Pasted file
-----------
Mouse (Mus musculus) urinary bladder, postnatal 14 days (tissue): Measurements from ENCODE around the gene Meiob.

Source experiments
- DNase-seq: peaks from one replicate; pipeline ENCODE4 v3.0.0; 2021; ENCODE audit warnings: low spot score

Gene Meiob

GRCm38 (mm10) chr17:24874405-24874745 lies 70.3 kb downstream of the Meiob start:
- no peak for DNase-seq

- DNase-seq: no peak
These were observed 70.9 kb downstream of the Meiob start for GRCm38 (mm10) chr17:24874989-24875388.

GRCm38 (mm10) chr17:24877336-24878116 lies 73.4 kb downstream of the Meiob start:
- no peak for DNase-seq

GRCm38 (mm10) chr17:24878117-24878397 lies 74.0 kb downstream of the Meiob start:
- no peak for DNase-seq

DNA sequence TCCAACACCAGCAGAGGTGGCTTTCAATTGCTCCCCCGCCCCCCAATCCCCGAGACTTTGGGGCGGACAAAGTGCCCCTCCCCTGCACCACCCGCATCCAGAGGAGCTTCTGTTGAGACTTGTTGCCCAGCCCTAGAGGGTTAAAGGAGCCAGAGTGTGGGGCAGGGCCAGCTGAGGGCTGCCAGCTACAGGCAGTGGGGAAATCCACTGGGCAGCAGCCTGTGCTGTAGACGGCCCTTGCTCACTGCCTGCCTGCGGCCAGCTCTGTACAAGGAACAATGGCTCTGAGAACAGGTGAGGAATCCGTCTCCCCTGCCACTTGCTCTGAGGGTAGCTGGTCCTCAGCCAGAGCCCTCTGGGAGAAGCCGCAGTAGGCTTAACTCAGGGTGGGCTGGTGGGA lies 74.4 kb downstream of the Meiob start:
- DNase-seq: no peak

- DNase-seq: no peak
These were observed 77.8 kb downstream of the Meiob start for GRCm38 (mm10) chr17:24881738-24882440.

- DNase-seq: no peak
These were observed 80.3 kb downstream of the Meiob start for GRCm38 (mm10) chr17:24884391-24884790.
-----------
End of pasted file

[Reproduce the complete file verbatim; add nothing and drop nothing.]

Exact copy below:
Mouse (Mus musculus) urinary bladder, postnatal 14 days (tissue): Measurements from ENCODE around the gene Meiob.

Source experiments
- DNase-seq: peaks from one replicate; pipeline ENCODE4 v3.0.0; 2021; ENCODE audit warnings: low spot score

Gene Meiob

GRCm38 (mm10) chr17:24874405-24874745 lies 70.3 kb downstream of the Meiob start:
- no peak for DNase-seq

- DNase-seq: no peak
These were observed 70.9 kb downstream of the Meiob start for GRCm38 (mm10) chr17:24874989-24875388.

GRCm38 (mm10) chr17:24877336-24878116 lies 73.4 kb downstream of the Meiob start:
- no peak for DNase-seq

GRCm38 (mm10) chr17:24878117-24878397 lies 74.0 kb downstream of the Meiob start:
- no peak for DNase-seq

DNA sequence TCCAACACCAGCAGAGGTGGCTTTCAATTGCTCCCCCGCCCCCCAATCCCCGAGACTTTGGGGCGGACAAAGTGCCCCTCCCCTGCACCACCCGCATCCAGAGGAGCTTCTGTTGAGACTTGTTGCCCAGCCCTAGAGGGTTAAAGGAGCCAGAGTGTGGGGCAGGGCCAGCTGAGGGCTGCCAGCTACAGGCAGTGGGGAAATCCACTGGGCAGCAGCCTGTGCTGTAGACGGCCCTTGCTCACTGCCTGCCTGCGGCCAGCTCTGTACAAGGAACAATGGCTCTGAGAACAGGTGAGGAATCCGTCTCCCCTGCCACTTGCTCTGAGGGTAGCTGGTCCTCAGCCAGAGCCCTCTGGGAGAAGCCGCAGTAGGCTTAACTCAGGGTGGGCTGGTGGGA lies 74.4 kb downstream of the Meiob start:
- DNase-seq: no peak

- DNase-seq: no peak
These were observed 77.8 kb downstream of the Meiob start for GRCm38 (mm10) chr17:24881738-24882440.

- DNase-seq: no peak
These were observed 80.3 kb downstream of the Meiob start for GRCm38 (mm10) chr17:24884391-24884790.